There are over 80,000 species of flies and mosquitoes and these as a group vector more diseases than any other order. Characteristics of the order include one pair of wings, halters (knoblike reduced second wings), and complete metamorphosis. The adults vector diseases mechanically and biologically, while the larvae often invade tissue of higher animals. Members of this order have a wide range of breeding habitats including plants, flesh, excrement, and standing water.
Myiasis is the condition where fly maggots infest organs and tissues of living humans or other animals. There are several types depending which part of the body is infested and how it occurred. The more common types include the following: enteric (both intestinal and gastric), urinary, nasal, auricular (ear), ophthalmic (eyes) and dermal/cutaneous. When wounds are involved it is referred to as traumatic. Accidental myiasis occurs due to ingestion of maggots by consuming infested food. This can also occur when the maggots invade an anal opening. Semi-obligate myiasis occurs when the maggots invade dead tissue and progress into live tissue that surrounds a wound. Obligate myiasis is when the maggots only infest living tissue.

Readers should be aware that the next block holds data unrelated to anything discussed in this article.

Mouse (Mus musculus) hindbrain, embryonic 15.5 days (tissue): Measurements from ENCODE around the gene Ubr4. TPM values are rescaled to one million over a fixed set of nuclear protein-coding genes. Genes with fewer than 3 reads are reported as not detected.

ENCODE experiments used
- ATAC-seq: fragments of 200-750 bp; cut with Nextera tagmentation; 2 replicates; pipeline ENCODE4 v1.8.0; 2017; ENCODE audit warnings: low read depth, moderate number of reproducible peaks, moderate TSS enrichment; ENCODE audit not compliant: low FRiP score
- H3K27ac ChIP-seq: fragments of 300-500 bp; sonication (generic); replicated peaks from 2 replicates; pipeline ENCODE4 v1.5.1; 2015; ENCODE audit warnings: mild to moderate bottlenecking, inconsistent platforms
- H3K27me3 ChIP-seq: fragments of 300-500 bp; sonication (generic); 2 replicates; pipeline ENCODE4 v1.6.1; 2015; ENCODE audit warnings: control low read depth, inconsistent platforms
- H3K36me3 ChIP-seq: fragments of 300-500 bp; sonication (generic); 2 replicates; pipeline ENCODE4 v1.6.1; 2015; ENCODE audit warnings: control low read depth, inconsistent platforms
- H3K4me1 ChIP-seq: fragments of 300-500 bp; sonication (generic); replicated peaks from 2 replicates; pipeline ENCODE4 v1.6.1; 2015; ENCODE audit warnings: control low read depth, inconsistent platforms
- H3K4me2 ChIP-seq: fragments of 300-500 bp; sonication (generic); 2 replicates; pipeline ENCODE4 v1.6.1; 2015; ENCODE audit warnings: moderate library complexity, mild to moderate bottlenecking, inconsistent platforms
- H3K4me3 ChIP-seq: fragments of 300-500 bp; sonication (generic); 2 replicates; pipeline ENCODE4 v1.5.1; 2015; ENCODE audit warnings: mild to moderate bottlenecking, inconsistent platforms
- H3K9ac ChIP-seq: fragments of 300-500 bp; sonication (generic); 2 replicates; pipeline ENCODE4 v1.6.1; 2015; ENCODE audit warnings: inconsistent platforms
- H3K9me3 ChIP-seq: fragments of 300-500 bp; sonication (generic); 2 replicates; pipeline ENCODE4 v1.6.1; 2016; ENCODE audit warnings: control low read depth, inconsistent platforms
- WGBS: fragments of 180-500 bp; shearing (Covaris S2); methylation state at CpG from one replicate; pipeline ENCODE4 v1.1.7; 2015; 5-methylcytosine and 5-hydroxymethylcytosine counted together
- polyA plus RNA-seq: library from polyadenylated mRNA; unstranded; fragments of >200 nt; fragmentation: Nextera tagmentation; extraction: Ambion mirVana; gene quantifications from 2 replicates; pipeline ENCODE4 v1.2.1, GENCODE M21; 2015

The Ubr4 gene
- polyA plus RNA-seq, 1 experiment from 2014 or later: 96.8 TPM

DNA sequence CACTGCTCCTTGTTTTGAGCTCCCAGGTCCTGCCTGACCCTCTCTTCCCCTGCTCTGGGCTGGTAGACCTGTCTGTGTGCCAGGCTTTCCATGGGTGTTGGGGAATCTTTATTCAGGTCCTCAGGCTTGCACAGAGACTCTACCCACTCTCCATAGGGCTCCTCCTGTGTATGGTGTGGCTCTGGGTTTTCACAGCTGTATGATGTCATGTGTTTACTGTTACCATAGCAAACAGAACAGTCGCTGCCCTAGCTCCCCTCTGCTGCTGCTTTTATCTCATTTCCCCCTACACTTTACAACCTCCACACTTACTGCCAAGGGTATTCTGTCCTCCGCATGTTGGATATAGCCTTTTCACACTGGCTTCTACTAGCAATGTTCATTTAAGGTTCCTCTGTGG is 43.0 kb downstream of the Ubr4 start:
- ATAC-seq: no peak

Flesh Flies and Blow Flies
The flies most frequently associated with traumatic myiasis are the flesh flies and blow flies. Blow flies are often found in houses and have a characteristic green, copper or blue metallic coloration. The larvae feed on dead animals, excrement, and occasionally living flesh.
A typical blow fly